The New York Times published from the Associated Press that the willingness of some Democrats to drop the ”card check” portion of a union organizing bill has led opponents of the measure to intensify their attack on another major provision: Binding arbitration if a new union and management can’t agree on a first contract within 120 days.
”We suspected from the beginning that the binding arbitration was packaged with the elimination of the secret ballot in order to create a straw man they could take down later,” said Sen. Jim DeMint, R-S.C.
A small group of senators led by Democrat Tom Harkin of Iowa is working out a compromise of the Employee Free Choice Act, one of the most polarizing measures in Congress and the top legislative priority of labor leaders, who want to reverse years of declining union membership.
Although Democrats have 60 votes in the Senate, several moderates — including Blanche Lincoln of Arkansas and Arlen Specter of Pennsylvania — have insisted they cannot support the bill as is.
Anti-union forces are targeting at least a half-dozen Democrats, and one group spent $1 million this month on TV ads in Nebraska alone, targeting Democratic Sen. Ben Nelson.
For months, business groups focused on fighting ”card check,” which would allow employees to form a union by signing cards instead of holding secret ballot elections. That changed earlier this month, when some labor leaders and lawmakers indicated they were willing to drop card check from the labor law overhaul if that would help the bill overcome a Senate filibuster.
Arbitration now looms as its most prominent sticking point. Anti-union groups, already spending millions on television advertising, direct mail and lobbying campaigns against the bill, have tweaked their message to stress how damaging they believe arbitration will be to employers.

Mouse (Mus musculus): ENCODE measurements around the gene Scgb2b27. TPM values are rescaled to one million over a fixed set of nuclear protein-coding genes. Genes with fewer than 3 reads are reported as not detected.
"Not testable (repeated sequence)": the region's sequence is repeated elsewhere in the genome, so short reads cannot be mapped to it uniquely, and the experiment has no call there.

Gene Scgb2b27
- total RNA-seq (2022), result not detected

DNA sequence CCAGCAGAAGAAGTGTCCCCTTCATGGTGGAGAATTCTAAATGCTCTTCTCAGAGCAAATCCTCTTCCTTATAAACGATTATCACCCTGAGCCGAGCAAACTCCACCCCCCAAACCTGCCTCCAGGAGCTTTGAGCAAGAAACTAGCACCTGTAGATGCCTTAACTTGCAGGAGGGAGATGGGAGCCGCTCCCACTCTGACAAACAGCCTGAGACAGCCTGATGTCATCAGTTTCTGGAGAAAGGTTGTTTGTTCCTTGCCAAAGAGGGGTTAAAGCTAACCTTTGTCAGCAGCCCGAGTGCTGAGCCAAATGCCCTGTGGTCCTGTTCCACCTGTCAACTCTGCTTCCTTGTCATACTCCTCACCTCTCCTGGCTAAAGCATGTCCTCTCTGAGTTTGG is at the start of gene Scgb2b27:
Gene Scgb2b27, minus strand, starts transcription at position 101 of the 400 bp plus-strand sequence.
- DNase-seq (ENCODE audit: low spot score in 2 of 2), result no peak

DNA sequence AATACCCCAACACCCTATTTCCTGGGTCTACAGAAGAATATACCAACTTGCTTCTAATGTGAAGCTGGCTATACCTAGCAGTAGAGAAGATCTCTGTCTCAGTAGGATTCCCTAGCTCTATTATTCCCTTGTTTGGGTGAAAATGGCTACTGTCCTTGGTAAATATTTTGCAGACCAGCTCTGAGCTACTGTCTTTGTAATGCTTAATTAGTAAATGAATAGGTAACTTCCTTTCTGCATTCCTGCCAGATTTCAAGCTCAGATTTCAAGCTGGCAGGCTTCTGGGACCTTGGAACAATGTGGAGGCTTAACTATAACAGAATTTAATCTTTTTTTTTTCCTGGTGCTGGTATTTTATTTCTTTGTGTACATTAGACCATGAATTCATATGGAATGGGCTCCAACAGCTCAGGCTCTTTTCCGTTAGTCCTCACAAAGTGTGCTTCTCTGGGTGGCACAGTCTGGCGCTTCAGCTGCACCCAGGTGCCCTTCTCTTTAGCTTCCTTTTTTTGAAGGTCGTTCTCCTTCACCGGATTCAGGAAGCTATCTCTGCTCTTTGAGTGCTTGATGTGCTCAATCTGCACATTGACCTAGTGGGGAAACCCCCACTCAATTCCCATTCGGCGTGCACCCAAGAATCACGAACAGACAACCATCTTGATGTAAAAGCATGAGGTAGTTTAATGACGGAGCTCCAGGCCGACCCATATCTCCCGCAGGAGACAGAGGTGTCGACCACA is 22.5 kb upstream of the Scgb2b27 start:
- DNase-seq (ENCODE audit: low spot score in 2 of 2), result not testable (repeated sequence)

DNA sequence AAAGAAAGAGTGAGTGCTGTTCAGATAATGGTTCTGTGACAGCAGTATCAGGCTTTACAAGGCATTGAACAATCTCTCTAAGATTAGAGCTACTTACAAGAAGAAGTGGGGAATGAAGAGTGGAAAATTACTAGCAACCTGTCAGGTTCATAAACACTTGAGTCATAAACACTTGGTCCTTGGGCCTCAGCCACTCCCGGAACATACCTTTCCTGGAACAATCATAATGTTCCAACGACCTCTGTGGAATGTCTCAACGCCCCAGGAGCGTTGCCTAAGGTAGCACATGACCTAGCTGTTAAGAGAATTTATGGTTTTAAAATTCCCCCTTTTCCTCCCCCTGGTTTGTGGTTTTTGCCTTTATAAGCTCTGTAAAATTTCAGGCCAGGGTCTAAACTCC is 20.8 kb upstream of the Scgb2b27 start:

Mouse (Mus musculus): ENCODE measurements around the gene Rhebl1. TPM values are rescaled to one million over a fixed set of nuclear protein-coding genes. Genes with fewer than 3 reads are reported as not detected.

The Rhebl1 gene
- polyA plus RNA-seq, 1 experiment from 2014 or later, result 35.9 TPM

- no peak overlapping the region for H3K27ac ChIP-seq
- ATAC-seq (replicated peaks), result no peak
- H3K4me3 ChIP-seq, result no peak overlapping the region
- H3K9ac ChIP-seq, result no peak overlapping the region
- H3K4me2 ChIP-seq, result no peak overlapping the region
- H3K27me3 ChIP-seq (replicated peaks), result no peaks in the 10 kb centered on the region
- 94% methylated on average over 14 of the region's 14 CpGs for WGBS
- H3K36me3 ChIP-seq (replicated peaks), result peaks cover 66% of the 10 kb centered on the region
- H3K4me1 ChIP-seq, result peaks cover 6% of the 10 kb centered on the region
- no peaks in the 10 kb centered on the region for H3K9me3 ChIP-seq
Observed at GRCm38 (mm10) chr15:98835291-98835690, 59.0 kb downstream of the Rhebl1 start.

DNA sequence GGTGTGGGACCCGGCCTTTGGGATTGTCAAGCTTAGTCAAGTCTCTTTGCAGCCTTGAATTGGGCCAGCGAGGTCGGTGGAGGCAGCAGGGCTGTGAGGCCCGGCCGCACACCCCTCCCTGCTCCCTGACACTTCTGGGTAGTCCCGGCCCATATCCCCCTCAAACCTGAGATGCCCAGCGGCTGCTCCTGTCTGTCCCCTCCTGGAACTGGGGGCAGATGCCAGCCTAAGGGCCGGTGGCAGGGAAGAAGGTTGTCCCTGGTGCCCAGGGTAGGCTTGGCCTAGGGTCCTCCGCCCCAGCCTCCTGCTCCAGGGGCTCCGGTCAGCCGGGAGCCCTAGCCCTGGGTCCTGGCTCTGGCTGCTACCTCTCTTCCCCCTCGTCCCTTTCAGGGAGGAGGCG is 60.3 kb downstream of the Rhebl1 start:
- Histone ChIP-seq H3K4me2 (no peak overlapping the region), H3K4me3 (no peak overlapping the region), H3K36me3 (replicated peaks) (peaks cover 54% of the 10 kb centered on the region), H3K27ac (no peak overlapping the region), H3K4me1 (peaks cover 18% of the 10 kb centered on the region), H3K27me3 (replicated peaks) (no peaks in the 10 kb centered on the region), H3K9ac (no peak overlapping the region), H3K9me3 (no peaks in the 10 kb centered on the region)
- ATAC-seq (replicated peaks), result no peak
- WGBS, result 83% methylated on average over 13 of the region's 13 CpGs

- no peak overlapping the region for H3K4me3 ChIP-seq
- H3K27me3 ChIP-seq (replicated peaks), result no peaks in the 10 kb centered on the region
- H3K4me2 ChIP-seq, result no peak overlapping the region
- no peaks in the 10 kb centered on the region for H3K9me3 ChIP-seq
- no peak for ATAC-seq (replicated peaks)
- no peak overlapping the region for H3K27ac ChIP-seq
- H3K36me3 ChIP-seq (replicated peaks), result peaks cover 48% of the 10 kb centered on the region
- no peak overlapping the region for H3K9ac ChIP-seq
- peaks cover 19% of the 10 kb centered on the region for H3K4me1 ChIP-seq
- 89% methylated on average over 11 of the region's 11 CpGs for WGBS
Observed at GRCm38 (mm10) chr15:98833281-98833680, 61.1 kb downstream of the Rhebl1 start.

Labor advocates say they are committed to passing a bill that allows workers to join a union without intimidation, harassment and unfair delays. Once a compromise is reached, Democrats are expected to push for a quick vote sometime after Congress passes health care reform legislation.
”There has to be a dispute resolution mechanism that doesn’t allow employers to delay and use that as a last trap door to avoid the employees’ decision to have a union,” said Richard Trumka, secretary-treasurer of the AFL-CIO.
Business groups say arbitration would allow a federal official who knows nothing about a company to suddenly dictate workplace rules including salaries, benefits and vacations.
They also say there is a big difference between settling one dispute via arbitration, and settling an entire contract that way.
”Card check is the political poison in the bill, but forced arbitration is the real poison,” said Steven Law, general counsel of the U.S. Chamber of Commerce.
Labor advocates argue the struggle some workers face to get a contract months or even years after voting for a union is a central reason that arbitration need to be part of the bill.
That was the complaint at Central Maine Power Co. when professional workers voted to join a union in 2006. Workers said claim managers used classic stalling tactics that ended only when a National Labor Relations Board office said the company was not bargaining in good faith. A company spokesman declined to comment.
”We had 18 months of just banging your head against the wall and the company just sitting there, not willing to hear you out,” said Rodney Curtis, a design technician at the power company in Augusta, Me.
Labor advocates say the Maine workers were actually luckier than others — 44 percent of new unions still don’t have contracts two years after being certified.
”If there’s no contract, then the union hasn’t won anything,” said Bill Gould, a labor law professor at Stanford Law School and former chairman of the National Labor Relations Board under President Bill Clinton.
Labor advocates argue that arbitration language is standard in many consumer contracts. If a customer has a dispute about a phone bill, credit card or bank statement, it’s settled through arbitration.
”They can’t say ‘When it comes to solving my problems, arbitration is wonderful, but when it comes to solving your problems, we don’t want arbitration,”’ said Trumka.
One compromise that lawmakers are considering is to adopt baseball-style ”final offer” arbitration, where both sides submit offers and the arbitrator picks one package offer or the other. Proponents of this style say the uncertainty creates an incentive for both sides to agree.
Keith Smith, a spokesman at the National Association of Manufacturers, says baseball arbitration ”reduces it to a game of Russian roulette. While that may work in baseball, where you’re really just looking at salaries and length of contract terms, it doesn’t take into account the comprehensive nature of a collective bargaining agreement.”